The impact of a long history of segregation policies
George Floyd's death at the hands of white police officers in May reignited calls for radical reform, like "defunding police", in cities across the country.
The Minneapolis city council voted to dissolve the police force, but the proposal to replace the city's troubled police department has now been delayed until after the November election.
Other cities have followed suit or also suggested radical changes.
But the power of police unions have in many cases thwarted or held up any real change.
US President Donald Trump has claimed the effort to defund police is a movement driven by "radical left" Democrats to undermine law enforcement.
He has falsely claimed his Democratic rival Joe Biden backs the plan, warning of "lawless streets" under his presidency and suggesting it would destroy the suburbs.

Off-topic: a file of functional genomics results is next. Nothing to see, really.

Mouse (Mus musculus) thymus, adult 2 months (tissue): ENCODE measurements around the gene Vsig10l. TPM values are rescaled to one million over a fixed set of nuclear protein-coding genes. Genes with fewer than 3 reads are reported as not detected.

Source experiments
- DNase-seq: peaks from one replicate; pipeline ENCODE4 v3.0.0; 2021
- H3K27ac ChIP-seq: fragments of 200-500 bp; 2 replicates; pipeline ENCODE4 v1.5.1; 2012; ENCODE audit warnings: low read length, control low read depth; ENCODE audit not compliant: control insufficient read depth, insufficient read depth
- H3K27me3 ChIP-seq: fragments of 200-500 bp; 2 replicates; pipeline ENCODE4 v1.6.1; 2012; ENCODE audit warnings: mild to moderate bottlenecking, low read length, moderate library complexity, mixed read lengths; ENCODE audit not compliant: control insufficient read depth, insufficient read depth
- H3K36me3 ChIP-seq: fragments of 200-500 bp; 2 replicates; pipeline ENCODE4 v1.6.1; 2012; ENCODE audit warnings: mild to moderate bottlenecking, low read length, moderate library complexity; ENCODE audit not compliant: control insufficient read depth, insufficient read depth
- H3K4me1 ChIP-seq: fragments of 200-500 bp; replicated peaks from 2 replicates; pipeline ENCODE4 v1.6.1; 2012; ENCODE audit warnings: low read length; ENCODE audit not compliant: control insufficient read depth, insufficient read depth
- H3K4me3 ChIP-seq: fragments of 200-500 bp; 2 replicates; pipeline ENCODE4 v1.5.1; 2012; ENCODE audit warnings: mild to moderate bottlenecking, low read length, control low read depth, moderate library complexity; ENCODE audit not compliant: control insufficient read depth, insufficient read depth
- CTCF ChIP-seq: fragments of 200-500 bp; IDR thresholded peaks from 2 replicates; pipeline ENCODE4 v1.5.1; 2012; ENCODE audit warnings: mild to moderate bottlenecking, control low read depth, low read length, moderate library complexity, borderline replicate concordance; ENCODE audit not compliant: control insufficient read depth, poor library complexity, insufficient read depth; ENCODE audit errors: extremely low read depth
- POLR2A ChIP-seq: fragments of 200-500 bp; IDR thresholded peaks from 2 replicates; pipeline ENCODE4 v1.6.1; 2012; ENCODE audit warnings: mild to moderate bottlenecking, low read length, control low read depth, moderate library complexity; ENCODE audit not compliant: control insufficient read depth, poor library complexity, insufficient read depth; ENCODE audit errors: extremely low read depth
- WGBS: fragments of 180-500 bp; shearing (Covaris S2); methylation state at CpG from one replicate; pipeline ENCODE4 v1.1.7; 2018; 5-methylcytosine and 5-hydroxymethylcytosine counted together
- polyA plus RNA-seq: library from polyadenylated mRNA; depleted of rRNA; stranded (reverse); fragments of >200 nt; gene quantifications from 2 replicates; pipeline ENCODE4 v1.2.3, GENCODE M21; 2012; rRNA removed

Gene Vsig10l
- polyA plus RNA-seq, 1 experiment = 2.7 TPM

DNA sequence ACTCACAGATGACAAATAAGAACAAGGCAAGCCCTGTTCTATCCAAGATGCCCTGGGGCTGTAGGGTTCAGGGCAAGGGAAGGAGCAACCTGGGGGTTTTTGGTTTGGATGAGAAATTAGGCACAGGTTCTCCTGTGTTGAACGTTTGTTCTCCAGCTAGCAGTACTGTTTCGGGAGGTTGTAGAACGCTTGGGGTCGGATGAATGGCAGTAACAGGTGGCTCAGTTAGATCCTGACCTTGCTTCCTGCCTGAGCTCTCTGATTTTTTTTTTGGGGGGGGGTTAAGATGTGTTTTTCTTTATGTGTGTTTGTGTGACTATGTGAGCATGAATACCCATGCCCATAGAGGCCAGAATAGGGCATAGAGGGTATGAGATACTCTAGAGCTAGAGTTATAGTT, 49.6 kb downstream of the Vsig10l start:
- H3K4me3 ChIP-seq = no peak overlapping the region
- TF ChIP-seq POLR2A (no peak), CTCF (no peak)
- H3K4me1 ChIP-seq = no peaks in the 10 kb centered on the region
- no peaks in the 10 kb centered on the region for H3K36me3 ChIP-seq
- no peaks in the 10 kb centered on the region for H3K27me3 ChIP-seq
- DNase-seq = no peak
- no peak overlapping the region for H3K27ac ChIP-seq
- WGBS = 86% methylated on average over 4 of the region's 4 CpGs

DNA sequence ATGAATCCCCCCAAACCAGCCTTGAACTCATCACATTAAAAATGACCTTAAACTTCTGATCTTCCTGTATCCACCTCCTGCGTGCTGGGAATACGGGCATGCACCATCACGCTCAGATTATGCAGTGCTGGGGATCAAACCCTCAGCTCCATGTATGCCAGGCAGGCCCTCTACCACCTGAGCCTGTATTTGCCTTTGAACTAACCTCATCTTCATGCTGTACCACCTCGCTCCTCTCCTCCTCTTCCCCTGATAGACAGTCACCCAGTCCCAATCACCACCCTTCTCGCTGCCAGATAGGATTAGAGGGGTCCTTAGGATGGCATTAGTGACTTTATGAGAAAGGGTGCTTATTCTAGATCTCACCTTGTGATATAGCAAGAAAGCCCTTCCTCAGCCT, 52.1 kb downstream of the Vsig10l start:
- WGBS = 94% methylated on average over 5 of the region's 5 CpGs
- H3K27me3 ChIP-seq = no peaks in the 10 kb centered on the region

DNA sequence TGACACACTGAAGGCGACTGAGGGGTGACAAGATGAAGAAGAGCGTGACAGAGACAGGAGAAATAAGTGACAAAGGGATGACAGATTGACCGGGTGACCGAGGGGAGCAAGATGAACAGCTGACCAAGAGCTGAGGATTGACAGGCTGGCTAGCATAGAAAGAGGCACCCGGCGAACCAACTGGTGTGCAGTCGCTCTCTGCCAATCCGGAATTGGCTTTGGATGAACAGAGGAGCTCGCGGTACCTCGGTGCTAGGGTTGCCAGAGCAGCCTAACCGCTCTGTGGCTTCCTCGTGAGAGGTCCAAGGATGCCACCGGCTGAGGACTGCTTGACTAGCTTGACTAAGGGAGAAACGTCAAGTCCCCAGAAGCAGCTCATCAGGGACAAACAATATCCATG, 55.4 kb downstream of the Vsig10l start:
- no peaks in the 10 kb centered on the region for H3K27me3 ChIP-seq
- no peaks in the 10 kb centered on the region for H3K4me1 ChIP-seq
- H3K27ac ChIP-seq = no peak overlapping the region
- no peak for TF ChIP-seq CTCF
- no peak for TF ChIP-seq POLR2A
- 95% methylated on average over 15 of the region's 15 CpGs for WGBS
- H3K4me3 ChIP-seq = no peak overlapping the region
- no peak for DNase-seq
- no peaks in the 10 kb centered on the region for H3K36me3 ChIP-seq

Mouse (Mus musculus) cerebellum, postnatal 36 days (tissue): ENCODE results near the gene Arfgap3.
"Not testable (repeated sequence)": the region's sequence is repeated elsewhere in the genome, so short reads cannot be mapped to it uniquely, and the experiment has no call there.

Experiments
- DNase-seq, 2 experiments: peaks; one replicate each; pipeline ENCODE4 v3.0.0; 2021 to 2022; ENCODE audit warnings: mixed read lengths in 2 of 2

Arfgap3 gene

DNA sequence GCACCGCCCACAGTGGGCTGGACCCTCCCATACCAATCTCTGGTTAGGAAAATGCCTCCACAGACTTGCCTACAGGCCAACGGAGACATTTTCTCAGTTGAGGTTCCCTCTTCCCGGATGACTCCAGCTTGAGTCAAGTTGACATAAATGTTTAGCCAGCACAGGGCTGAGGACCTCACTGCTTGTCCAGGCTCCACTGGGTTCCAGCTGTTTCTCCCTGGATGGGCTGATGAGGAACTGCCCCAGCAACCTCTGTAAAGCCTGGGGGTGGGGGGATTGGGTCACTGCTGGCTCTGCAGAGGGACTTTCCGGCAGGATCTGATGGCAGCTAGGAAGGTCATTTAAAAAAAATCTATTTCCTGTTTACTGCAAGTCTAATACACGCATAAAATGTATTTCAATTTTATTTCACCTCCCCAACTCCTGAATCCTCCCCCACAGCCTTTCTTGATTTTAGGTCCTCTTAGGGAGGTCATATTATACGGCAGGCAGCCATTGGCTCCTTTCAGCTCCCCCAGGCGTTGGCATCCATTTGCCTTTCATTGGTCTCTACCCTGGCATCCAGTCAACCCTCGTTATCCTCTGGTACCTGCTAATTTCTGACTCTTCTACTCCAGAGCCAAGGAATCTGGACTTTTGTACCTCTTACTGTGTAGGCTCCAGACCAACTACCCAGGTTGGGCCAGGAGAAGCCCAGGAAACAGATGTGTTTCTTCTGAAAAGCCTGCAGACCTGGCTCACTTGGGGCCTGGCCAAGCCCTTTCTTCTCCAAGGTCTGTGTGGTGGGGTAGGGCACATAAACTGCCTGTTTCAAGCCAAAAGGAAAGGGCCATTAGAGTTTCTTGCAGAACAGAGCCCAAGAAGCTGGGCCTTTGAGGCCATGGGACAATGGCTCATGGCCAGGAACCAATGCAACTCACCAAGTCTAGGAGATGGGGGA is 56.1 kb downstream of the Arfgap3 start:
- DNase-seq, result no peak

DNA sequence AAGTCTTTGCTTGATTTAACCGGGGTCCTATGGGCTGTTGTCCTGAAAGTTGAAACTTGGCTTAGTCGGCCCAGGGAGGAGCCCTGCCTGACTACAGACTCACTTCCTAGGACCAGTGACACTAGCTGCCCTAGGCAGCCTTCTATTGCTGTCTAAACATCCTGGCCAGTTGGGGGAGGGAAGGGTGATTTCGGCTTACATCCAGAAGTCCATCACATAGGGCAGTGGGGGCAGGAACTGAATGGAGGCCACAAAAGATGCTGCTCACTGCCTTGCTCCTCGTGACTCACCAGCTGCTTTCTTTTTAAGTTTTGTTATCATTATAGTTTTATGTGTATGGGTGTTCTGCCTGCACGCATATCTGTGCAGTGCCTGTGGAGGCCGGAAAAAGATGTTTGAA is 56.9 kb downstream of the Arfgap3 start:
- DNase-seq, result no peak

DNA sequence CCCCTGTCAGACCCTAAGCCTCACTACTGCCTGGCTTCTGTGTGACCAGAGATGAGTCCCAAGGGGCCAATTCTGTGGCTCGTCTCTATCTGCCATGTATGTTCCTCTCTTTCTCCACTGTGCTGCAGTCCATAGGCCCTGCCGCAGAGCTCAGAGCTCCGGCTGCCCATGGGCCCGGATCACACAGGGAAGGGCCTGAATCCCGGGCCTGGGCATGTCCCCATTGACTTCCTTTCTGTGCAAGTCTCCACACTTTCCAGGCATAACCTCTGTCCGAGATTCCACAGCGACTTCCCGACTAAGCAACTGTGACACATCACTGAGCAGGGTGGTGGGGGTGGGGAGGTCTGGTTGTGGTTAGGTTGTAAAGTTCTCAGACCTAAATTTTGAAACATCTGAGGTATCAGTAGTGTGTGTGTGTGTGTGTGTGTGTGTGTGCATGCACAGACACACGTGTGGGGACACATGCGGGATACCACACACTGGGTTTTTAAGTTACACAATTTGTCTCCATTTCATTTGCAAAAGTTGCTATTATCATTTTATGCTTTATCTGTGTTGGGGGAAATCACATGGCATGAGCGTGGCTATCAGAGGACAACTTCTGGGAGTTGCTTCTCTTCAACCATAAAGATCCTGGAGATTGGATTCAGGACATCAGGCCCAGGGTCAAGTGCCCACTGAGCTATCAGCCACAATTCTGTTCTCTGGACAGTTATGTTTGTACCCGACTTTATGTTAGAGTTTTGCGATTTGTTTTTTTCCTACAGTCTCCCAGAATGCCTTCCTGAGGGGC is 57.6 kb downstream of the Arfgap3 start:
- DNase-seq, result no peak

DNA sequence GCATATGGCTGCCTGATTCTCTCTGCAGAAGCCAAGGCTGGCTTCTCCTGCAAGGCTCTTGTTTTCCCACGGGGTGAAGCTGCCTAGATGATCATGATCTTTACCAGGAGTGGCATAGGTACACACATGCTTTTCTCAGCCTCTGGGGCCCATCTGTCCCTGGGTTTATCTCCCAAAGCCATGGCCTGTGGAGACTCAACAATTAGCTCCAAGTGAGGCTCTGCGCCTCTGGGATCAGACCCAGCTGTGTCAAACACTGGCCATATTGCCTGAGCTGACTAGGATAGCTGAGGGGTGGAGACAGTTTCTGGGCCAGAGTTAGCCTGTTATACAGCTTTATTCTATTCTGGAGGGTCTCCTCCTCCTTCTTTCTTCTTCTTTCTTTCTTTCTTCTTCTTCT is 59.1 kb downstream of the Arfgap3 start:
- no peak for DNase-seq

While he has continued to back those in blue, Mr Biden has declared he wants more police training and funding for community-based programs.
But if the root causes of the huge disparities Baltimore residents live and breathe each day are not addressed, community leaders argue change will never happen.
Local pastor and juvenile justice worker Tara Huffman took us on a walk through one of Baltimore's most poverty-stricken neighbourhoods.
"It's known as the 21215 neighbourhood," she told us.
"The zip code represents a perfect storm of negative indicators that make it a very challenging place for Baltimore residents."
This zip code, like many others in Baltimore, has high rates of poverty and crime.
"We unfortunately still have a city and a state that is putting too much investment into police, courts, corrections," Ms Huffman said.
"[That's] to the detriment of systems that are designed to help communities, build neighbourhoods and strong communities. That's the part that didn't shift."
Many of the disparities between black and white communities, inherited from segregation policies of the early 1900s, remain ever present.